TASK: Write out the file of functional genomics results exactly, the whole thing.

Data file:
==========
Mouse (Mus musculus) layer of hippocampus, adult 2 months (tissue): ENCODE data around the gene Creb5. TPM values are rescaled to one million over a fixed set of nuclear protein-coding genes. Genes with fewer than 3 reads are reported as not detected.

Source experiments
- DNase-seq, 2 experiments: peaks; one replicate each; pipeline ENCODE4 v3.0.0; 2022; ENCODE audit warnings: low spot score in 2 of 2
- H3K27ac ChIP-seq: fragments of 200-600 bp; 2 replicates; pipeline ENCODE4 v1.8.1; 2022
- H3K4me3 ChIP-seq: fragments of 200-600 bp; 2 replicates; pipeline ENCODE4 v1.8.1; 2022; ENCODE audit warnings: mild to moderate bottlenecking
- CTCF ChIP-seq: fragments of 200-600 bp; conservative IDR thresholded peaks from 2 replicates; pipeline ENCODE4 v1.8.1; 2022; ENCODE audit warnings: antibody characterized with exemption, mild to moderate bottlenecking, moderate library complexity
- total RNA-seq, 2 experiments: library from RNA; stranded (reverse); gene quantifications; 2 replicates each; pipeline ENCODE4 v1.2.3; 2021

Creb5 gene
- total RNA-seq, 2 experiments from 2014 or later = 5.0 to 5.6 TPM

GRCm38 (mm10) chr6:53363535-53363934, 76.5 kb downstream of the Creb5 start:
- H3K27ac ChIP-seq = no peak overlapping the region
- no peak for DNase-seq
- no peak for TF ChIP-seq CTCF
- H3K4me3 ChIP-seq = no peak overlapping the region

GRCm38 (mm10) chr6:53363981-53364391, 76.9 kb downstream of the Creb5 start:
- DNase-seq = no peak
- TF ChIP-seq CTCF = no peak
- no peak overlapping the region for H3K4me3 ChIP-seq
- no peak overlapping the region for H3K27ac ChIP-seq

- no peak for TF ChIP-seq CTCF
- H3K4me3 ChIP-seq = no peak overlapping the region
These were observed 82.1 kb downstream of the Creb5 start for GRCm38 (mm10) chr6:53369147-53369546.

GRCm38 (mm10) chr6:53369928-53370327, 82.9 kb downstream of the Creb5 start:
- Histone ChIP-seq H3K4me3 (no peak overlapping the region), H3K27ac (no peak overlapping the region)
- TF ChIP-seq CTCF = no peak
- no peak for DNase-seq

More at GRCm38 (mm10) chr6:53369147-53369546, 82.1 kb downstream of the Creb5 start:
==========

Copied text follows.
Mouse (Mus musculus) layer of hippocampus, adult 2 months (tissue): ENCODE data around the gene Creb5. TPM values are rescaled to one million over a fixed set of nuclear protein-coding genes. Genes with fewer than 3 reads are reported as not detected.

Source experiments
- DNase-seq, 2 experiments: peaks; one replicate each; pipeline ENCODE4 v3.0.0; 2022; ENCODE audit warnings: low spot score in 2 of 2
- H3K27ac ChIP-seq: fragments of 200-600 bp; 2 replicates; pipeline ENCODE4 v1.8.1; 2022
- H3K4me3 ChIP-seq: fragments of 200-600 bp; 2 replicates; pipeline ENCODE4 v1.8.1; 2022; ENCODE audit warnings: mild to moderate bottlenecking
- CTCF ChIP-seq: fragments of 200-600 bp; conservative IDR thresholded peaks from 2 replicates; pipeline ENCODE4 v1.8.1; 2022; ENCODE audit warnings: antibody characterized with exemption, mild to moderate bottlenecking, moderate library complexity
- total RNA-seq, 2 experiments: library from RNA; stranded (reverse); gene quantifications; 2 replicates each; pipeline ENCODE4 v1.2.3; 2021

Creb5 gene
- total RNA-seq, 2 experiments from 2014 or later = 5.0 to 5.6 TPM

GRCm38 (mm10) chr6:53363535-53363934, 76.5 kb downstream of the Creb5 start:
- H3K27ac ChIP-seq = no peak overlapping the region
- no peak for DNase-seq
- no peak for TF ChIP-seq CTCF
- H3K4me3 ChIP-seq = no peak overlapping the region

GRCm38 (mm10) chr6:53363981-53364391, 76.9 kb downstream of the Creb5 start:
- DNase-seq = no peak
- TF ChIP-seq CTCF = no peak
- no peak overlapping the region for H3K4me3 ChIP-seq
- no peak overlapping the region for H3K27ac ChIP-seq

- no peak for TF ChIP-seq CTCF
- H3K4me3 ChIP-seq = no peak overlapping the region
These were observed 82.1 kb downstream of the Creb5 start for GRCm38 (mm10) chr6:53369147-53369546.

GRCm38 (mm10) chr6:53369928-53370327, 82.9 kb downstream of the Creb5 start:
- Histone ChIP-seq H3K4me3 (no peak overlapping the region), H3K27ac (no peak overlapping the region)
- TF ChIP-seq CTCF = no peak
- no peak for DNase-seq

More at GRCm38 (mm10) chr6:53369147-53369546, 82.1 kb downstream of the Creb5 start: